The best thing to do if you feel lost in your major is to seek help! There are so many resources, both in person and online, that can help you navigate what to do next. For me, I talked to my parents, checked out my other options online through Degree Search, and reached out to my advisor in my current major as well as an advisor for a major that I was considering changing to. This was a great opportunity of self-discovery for me that I wasn’t expecting. I learned that what I thought I liked doing, math and science, wasn’t actually what I enjoyed. I realized that I hated the thought of working on one project for months on end and wanted something more dynamic.

While all of this might seem daunting, it’s worth exploring if it will lead to a major perfectly fit for you. All of these resources were so helpful and made me feel so much better about my situation. I realized that it was ok to feel lost and out of place and that I had so many options out there. I also realized that it was ok that I didn’t like my major and that there was no reason to feel bad about it. It was ok that I felt like I didn’t belong because it helped lead me to where I did belong and to a major that makes me excited about my future education and career. For those of you who were wondering, I ended up selecting pre-business. However, I again wasn’t interested in that and but changed again over the summer to animal science with the goal of becoming a vet. Now I love what I’m doing and am so excited for the future.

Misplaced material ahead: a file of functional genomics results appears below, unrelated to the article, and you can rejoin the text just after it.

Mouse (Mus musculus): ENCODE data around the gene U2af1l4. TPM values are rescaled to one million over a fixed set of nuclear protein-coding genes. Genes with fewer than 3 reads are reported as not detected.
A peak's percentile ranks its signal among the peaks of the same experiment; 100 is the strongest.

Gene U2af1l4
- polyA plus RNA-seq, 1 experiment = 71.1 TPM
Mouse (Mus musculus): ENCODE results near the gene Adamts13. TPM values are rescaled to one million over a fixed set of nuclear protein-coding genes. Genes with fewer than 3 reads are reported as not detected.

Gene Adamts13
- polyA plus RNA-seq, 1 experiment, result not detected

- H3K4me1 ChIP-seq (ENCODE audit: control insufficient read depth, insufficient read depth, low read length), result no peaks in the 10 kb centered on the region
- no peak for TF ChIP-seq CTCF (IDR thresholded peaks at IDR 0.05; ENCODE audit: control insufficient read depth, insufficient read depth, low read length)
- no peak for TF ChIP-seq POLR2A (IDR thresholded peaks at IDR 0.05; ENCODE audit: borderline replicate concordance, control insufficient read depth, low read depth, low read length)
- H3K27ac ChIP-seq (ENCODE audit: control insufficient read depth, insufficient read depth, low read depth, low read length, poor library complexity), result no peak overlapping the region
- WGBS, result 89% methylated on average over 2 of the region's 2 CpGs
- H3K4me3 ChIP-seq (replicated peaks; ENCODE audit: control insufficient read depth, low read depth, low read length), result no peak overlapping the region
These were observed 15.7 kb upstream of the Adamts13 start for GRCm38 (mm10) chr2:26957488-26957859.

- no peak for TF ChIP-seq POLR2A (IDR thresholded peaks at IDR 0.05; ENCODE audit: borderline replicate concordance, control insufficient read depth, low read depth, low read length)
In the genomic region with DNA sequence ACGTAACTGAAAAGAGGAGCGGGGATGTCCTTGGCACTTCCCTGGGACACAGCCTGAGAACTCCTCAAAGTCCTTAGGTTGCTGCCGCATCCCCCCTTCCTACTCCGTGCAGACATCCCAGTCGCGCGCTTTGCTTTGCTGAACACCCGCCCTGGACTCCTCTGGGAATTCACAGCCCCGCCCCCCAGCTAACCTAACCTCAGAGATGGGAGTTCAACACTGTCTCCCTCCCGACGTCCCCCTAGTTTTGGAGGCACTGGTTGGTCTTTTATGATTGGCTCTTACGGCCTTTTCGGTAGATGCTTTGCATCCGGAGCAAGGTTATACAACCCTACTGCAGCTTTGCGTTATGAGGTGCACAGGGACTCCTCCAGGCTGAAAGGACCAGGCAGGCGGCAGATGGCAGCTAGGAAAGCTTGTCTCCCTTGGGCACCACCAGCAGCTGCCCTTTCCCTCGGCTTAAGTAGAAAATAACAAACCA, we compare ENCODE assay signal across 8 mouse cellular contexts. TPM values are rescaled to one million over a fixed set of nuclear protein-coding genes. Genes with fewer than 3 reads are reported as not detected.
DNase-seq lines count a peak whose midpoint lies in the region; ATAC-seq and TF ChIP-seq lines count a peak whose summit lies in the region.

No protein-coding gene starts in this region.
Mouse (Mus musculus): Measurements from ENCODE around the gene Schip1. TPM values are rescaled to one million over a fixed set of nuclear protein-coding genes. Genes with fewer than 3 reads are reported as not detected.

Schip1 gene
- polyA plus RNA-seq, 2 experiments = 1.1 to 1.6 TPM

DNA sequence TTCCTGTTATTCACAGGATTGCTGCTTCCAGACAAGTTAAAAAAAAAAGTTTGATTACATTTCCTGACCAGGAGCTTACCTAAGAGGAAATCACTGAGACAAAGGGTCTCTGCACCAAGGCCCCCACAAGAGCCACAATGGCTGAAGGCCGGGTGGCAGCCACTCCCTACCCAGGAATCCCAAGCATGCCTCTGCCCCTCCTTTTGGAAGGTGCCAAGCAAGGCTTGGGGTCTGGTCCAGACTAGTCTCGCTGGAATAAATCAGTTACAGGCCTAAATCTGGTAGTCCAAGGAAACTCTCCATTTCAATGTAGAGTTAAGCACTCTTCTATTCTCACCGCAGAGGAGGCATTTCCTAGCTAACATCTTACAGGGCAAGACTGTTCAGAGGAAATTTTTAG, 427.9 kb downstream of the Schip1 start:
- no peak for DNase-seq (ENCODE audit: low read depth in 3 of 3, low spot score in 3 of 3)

So if you, too are feeling lost and uninterested in your major, that’s ok! Seek help, be willing to do the work required to either change majors or find solutions to feel better in your current major, and you might just find out what you were meant to do all along!

-Jessica

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Prepping Makes Perfect

7 Aug

All good things must come to an end, and unfortunately, that includes summer. As this summer ends, why not make sure you are as prepared as you can be for next year? Last summer you were probably freaking out about what you would need for school, but this time you are much more prepared! Here are some helpful ideas on how to prep for your second year!

Figure out where your classes are…before the first day